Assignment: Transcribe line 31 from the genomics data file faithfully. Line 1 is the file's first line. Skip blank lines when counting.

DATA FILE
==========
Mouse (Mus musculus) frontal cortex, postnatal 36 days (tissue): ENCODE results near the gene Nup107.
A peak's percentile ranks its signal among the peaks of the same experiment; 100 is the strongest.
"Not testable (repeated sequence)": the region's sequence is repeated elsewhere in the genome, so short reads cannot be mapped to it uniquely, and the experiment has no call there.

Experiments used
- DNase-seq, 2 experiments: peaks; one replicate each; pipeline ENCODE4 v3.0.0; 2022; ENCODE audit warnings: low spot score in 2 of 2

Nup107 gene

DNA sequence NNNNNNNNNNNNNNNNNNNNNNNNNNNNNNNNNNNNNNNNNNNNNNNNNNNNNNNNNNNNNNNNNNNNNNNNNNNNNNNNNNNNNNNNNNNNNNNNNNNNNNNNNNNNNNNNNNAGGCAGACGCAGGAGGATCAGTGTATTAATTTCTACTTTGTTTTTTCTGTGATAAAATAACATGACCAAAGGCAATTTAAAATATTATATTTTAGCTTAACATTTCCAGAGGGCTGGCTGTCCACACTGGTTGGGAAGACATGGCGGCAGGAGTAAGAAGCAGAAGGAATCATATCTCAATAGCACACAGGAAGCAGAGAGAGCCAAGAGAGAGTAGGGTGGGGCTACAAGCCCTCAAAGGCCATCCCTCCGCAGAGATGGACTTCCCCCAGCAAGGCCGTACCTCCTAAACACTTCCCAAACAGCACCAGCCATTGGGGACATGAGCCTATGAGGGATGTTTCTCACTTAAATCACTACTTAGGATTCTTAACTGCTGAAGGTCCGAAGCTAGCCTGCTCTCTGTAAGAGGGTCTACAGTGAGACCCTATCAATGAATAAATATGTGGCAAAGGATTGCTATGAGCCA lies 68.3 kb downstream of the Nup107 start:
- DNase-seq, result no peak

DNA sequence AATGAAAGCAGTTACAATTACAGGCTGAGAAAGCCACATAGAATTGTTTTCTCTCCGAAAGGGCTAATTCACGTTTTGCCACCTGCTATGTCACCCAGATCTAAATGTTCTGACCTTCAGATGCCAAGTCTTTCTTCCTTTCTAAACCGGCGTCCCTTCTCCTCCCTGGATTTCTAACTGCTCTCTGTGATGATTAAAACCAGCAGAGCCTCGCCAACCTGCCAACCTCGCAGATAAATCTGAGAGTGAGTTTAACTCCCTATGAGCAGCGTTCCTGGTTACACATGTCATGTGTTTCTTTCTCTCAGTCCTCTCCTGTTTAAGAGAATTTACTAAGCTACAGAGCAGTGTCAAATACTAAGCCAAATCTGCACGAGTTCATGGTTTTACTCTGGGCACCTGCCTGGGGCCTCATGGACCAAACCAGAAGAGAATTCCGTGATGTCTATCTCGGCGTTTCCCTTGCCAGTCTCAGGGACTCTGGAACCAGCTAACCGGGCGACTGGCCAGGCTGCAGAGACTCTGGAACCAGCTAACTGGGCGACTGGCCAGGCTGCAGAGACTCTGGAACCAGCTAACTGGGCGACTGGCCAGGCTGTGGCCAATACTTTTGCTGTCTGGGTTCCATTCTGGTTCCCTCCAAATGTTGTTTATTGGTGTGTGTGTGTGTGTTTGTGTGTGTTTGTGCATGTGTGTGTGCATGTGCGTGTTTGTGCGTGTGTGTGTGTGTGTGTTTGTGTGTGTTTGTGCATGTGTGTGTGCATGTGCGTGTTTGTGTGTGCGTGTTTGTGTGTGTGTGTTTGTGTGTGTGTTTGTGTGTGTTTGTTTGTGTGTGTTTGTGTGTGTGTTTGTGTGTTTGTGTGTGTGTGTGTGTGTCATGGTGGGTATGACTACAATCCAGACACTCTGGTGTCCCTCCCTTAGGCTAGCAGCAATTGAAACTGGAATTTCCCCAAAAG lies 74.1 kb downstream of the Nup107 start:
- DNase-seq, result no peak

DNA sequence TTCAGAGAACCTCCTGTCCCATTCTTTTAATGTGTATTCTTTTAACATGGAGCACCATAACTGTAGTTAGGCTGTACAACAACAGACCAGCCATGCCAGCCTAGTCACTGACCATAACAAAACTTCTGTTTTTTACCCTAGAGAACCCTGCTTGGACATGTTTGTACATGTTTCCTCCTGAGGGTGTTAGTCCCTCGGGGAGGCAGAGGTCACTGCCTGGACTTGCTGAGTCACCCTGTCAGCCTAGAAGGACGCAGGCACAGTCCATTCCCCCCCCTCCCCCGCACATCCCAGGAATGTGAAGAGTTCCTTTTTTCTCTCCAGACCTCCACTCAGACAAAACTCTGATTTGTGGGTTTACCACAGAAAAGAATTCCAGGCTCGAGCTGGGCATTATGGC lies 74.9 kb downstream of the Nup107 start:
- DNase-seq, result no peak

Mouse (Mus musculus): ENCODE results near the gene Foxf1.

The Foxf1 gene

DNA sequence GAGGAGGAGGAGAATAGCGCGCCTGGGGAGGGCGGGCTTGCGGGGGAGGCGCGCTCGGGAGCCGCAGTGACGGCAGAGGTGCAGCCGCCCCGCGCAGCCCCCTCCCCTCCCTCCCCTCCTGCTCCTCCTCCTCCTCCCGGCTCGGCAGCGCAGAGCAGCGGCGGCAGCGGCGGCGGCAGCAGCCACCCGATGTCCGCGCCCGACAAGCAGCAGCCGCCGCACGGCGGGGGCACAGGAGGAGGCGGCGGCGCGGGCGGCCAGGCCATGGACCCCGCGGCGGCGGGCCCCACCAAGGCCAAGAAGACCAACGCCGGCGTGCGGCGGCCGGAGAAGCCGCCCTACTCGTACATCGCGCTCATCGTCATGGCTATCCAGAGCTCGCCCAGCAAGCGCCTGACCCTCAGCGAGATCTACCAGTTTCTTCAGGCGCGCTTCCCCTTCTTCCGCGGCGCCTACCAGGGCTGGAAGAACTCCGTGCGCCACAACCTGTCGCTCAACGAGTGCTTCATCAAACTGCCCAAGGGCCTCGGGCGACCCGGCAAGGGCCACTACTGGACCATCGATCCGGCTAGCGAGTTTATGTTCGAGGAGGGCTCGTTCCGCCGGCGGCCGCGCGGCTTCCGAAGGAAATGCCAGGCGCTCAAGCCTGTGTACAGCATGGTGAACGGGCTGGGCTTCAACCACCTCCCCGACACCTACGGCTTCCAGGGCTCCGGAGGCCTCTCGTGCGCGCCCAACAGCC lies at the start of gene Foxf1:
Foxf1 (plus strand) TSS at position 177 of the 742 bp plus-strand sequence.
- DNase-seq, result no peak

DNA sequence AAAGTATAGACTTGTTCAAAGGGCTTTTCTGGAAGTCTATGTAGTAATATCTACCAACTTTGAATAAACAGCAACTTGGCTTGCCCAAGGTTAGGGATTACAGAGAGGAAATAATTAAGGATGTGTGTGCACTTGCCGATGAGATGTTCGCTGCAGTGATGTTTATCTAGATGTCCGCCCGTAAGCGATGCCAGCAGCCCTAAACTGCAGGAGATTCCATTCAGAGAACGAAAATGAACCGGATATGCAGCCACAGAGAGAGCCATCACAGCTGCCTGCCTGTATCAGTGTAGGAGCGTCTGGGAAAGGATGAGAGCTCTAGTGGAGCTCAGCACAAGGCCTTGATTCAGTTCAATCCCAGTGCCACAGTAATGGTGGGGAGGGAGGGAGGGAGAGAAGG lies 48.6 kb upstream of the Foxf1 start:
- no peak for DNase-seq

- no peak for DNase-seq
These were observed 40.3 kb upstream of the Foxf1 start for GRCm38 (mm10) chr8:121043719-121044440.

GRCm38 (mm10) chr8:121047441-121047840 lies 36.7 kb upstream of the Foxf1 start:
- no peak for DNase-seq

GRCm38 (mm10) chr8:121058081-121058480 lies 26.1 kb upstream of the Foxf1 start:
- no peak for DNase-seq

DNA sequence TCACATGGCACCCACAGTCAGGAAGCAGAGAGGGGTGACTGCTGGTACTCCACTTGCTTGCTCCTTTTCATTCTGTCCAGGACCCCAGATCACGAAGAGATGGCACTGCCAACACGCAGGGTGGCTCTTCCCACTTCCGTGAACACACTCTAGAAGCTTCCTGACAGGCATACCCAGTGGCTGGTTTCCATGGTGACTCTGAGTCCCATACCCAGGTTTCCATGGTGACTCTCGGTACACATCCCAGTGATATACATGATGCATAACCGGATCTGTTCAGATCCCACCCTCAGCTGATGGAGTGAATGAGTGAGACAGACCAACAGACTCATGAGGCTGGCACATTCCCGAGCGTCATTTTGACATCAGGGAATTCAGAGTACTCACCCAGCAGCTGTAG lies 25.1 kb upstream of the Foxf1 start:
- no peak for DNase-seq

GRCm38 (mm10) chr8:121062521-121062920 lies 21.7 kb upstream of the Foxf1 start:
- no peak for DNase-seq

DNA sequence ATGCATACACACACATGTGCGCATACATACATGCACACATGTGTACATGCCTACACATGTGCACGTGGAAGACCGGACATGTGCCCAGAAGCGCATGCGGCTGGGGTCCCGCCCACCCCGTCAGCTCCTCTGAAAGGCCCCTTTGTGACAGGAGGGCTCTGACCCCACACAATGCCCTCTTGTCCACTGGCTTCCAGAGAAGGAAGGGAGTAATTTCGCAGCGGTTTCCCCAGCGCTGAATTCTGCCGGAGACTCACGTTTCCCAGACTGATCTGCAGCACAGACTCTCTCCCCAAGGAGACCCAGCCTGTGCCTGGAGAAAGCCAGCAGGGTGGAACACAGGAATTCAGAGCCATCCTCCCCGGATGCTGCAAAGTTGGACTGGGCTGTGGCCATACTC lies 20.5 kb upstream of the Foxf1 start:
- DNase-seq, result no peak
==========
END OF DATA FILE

- DNase-seq, result no peak